Months of wrangling with dissenting investors finally earned Malkin Holdings the number of votes necessary to launch a REIT that would include the Empire State Building as an asset, but now the company says it is reviewing multiple offers that could lead to its sale.
The latest offer comes from one of the city’s largest landlords, Thor Equities, which offered more than $2.1 billion in cash to buy the storied asset. Peter and Anthony Malkin are apparently considering it, even though it would likely nullify their tireless pursuit to create the REIT.
“We received last week two unsolicited bids to purchase the Empire State Building,” stated a letter sent by the Malkins to shareholders and filed with the U.S. Securities and Exchange Commission late last month. “We are reviewing the offers and their terms. We consider all matters, including unsolicited offers, consistent with our fiduciary duties, to form a judgment on what action is appropriate.”
The first surprise offer came last month after Attorney Stephen Meister sent a letter to the Malkins’ attorney on behalf of Cammeby’s International Principal Rubin Schron, offering $2 billion to buy the 102-story tower and ultimately offer current stakeholders the ability to retain part-ownership.
Next, Thor Equities, which owns and develops urban real estate throughout the United States, Latin America and Europe, controlled by real estate scion Joe Sitt, upped the ante with its $2.1 billion offer.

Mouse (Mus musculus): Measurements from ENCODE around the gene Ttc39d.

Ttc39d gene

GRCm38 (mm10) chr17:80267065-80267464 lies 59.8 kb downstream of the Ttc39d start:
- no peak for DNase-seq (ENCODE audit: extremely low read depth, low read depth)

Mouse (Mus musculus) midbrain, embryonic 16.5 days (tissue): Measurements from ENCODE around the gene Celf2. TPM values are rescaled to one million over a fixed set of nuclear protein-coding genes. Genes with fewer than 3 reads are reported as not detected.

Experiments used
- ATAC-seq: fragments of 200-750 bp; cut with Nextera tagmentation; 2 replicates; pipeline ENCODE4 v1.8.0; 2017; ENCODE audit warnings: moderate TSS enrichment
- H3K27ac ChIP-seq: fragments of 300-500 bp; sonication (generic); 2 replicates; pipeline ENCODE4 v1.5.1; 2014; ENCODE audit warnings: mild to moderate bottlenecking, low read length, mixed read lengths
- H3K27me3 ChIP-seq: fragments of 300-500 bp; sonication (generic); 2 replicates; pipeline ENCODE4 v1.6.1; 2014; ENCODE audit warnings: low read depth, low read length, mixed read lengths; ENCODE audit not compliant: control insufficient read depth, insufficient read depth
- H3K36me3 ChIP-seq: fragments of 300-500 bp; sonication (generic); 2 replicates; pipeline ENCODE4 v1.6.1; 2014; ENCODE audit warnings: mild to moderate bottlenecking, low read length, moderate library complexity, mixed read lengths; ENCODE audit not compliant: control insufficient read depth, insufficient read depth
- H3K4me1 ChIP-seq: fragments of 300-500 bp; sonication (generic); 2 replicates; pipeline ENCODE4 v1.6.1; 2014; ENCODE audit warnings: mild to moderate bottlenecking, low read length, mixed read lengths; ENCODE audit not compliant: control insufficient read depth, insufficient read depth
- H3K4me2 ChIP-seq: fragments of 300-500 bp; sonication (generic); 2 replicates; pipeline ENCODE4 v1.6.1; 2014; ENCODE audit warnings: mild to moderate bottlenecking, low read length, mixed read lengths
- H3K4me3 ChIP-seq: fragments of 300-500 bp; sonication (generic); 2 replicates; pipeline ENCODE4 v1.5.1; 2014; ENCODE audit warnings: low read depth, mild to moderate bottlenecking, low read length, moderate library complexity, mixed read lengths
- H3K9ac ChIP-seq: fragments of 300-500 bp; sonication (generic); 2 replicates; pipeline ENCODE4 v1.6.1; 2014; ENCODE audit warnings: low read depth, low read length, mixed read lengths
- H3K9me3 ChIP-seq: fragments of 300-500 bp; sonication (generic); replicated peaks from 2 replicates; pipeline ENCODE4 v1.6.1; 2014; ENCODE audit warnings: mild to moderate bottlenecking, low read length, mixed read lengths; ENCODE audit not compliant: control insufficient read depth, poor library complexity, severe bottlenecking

Finally, a third offer, also for $2.1 billion, was reportedly made by a group of investors with reported ties to Princeton Holdings and Philips International. All offers were made within a two-week window.
While appraisals assess the building’s value at more than $2.3 billion (more than $2.5 billion including its mortgage), Mr. Meister justified Mr. Schron’s offer in the letter by stating that in the event of a REIT there is “no guarantee of the price at which Empire State Realty Trust, Inc. securities will trade once the lock-out period expires,” suggesting that a sale of the building is a safer bet for the Malkins.
Any sale of the building, however, requires an agreement between not only Peter and Anthony Malkin, who fought long and hard to achieve voter approval to launch the REIT, but also the Helmsley family, which retains a 64 percent stake in the tower’s sublease.
Late last month the Malkins announced that they had achieved more than the number of votes necessary to proceed with the launch of the REIT’s IPO, following the New York court system’s repeated blows earlier in the month against Mr. Meister and a group of dissenting shareholders.
On May 2, Justice O. Peter Sherwood said he would approve a $55 million class-action settlement between the Malkins and a separate group of investors tied to the building. That ruling came just days after he ruled in favor of the Malkins’ plan to buy out investors who opposed the IPO for $100 a share.
Their plan would place the Empire State Building and more than 17 other properties into a REIT called Empire State Realty Trust Inc, to be traded under the symbol “ESB” on the New York Stock Exchange.
Critics have argued that the REIT robs investors of a predictable income stream from the building’s rents, though the Malkins have countered that it would offer greater growth, liquidity and diversification opportunities.
Thor Equities deferred calls to a public relations agency that did not return calls in time for publication. A spokesperson for the Malkins declined comment. Princeton Holdings and Philips International did not return calls seeking comment in time for publication.
Update, 7/2/13: The New York Post reports that yet another offer on the Empire State Building was made.
“San Francisco-based Reuven Kahane, who grew up in its shadow and once worked in the building, has joined with Eastern European money to offer $2.25 billion for the ESB — topping three other offers for a property its current owners want to place into an IPO and not sell,” the paper reported.